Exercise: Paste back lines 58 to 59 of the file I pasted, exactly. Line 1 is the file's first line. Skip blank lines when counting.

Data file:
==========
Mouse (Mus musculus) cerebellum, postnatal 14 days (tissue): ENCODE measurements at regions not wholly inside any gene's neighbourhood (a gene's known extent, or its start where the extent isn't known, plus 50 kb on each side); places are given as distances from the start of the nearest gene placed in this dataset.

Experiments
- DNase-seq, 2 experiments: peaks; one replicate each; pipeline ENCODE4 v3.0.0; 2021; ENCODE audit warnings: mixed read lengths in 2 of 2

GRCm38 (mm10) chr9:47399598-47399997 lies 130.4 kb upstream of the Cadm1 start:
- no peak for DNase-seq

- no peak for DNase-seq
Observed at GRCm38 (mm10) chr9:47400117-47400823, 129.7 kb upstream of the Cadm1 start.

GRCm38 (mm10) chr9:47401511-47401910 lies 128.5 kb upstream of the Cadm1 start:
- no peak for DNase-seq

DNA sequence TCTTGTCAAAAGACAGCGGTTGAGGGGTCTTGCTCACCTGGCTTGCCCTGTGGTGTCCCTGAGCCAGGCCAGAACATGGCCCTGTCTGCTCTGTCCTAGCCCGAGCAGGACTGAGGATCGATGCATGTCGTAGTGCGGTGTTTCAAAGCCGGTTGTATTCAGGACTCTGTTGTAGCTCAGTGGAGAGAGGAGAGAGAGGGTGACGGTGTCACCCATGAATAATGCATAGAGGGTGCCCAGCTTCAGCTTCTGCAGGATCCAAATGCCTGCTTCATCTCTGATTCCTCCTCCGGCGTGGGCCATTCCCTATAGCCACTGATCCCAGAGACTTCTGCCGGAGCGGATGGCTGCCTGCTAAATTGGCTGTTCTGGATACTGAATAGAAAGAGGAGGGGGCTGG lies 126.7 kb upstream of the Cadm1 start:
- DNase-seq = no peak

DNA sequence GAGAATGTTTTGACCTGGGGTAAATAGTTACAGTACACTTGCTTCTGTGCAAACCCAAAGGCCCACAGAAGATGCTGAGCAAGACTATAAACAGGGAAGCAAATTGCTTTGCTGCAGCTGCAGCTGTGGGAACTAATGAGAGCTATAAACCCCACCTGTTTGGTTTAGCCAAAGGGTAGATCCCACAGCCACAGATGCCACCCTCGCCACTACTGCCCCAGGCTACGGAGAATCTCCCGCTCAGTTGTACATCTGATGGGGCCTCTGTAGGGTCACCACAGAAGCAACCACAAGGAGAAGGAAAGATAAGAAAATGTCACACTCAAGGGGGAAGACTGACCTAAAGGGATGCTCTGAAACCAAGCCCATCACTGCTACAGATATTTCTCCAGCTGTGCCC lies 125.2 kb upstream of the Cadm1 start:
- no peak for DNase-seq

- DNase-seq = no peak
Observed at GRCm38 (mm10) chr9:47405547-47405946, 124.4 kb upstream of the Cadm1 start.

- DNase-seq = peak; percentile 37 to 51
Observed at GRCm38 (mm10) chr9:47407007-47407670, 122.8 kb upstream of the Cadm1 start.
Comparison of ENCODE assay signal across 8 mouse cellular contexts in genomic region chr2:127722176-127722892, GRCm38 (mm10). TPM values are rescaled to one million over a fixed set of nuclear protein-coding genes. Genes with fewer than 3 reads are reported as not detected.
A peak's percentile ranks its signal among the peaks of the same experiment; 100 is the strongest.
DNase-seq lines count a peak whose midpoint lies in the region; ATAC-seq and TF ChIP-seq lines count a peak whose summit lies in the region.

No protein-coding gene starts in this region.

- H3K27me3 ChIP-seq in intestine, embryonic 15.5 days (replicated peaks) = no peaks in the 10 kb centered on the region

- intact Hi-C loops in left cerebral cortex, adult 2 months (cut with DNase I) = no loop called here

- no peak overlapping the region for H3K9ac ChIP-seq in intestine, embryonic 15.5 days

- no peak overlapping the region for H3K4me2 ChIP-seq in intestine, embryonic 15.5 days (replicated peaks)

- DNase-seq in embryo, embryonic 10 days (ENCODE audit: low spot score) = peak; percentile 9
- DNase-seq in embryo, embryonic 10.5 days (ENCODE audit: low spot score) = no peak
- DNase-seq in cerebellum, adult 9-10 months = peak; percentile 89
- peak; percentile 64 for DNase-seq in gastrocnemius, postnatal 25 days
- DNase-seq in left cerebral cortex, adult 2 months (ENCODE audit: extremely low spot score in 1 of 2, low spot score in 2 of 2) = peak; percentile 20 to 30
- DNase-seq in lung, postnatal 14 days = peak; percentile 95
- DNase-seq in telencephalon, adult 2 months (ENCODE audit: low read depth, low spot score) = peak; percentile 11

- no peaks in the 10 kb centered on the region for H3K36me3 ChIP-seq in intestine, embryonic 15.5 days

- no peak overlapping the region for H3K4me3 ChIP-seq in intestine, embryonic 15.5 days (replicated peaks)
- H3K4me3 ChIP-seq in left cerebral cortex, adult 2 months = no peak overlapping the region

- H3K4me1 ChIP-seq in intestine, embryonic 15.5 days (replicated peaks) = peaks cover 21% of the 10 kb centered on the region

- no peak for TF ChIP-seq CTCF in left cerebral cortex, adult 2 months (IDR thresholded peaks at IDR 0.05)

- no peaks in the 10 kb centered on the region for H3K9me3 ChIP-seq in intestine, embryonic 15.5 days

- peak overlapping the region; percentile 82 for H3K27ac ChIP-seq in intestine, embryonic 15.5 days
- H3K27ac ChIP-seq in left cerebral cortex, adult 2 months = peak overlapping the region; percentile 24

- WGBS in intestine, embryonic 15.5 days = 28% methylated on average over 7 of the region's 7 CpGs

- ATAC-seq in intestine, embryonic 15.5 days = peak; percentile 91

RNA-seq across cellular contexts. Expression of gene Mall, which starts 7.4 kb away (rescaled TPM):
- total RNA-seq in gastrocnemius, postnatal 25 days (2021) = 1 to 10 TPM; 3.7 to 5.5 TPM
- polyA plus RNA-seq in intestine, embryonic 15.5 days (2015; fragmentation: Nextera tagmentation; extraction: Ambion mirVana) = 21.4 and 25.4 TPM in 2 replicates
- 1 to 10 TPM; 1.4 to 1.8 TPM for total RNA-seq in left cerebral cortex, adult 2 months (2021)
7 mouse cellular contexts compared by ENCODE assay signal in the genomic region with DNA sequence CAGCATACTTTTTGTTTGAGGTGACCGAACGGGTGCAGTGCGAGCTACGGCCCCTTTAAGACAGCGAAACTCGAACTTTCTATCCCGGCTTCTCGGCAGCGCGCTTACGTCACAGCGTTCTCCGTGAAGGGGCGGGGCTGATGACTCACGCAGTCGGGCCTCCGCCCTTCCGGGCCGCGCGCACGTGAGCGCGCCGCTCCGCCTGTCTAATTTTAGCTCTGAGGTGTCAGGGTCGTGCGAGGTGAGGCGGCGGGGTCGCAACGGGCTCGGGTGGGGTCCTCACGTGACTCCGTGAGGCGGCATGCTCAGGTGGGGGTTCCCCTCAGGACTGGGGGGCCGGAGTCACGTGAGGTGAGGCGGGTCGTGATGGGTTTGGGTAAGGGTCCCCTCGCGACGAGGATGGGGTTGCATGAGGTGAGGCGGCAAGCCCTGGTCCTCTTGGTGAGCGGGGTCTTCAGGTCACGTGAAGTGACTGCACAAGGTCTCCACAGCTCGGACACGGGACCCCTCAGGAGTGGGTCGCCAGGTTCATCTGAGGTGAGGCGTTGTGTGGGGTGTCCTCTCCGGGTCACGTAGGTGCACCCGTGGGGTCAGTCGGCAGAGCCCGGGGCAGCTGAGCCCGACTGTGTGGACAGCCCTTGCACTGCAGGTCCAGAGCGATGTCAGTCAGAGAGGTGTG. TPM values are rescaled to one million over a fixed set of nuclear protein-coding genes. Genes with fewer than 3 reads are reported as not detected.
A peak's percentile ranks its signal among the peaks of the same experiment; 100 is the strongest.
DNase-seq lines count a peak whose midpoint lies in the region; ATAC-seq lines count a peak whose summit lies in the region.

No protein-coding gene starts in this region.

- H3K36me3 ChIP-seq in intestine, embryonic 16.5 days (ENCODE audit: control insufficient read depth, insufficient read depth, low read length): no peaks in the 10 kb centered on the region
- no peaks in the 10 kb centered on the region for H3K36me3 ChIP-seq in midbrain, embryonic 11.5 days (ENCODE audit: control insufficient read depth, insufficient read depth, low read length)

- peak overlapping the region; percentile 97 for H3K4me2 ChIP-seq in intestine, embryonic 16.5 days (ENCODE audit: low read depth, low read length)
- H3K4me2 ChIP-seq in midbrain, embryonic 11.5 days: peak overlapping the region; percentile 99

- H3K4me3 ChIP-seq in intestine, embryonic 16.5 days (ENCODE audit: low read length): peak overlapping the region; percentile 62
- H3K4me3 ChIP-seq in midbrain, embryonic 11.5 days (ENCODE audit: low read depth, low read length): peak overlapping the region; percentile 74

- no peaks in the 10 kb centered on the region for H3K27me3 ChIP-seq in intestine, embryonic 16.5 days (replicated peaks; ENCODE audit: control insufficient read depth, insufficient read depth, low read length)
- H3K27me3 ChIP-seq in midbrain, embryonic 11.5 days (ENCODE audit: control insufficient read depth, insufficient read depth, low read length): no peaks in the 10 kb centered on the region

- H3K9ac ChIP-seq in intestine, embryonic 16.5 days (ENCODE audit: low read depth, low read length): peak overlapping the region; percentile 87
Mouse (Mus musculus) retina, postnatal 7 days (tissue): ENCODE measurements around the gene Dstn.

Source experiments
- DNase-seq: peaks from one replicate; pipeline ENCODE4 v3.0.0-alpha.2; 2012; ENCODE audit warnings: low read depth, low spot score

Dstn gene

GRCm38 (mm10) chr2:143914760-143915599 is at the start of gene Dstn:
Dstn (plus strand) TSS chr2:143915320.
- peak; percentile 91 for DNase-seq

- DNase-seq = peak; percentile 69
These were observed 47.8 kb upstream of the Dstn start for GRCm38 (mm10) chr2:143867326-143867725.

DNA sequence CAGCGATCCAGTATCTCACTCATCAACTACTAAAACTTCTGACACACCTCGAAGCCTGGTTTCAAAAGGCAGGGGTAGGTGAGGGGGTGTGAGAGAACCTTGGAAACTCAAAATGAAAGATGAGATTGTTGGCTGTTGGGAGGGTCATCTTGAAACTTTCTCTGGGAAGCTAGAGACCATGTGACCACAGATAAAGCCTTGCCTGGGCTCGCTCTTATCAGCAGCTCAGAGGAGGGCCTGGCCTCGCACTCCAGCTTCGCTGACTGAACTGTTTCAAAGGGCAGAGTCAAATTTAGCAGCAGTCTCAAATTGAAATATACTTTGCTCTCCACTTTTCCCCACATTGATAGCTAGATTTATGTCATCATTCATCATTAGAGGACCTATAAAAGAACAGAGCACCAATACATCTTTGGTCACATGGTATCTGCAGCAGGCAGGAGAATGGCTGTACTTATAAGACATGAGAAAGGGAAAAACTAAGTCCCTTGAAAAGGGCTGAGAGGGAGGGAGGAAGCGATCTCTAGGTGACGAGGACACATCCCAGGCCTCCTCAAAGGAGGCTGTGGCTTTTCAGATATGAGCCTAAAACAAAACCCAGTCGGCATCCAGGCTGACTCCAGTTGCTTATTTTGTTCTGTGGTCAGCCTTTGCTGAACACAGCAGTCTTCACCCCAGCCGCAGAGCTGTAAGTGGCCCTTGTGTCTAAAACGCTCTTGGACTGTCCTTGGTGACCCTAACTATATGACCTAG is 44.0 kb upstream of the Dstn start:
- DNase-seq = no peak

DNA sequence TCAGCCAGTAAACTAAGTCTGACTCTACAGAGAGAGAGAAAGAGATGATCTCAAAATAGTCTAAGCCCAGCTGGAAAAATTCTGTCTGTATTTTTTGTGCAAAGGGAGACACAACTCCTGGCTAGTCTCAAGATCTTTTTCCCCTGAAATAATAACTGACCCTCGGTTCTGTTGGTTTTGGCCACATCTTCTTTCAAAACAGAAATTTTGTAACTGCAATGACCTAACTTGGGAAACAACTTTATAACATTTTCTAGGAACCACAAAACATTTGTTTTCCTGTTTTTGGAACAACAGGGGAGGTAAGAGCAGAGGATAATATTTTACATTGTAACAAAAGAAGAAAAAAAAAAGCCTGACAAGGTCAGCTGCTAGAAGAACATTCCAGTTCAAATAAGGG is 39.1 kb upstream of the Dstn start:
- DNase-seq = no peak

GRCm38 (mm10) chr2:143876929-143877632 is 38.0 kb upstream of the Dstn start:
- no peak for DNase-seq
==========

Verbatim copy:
- H3K27me3 ChIP-seq in midbrain, embryonic 11.5 days (ENCODE audit: control insufficient read depth, insufficient read depth, low read length): no peaks in the 10 kb centered on the region

- H3K9ac ChIP-seq in intestine, embryonic 16.5 days (ENCODE audit: low read depth, low read length): peak overlapping the region; percentile 87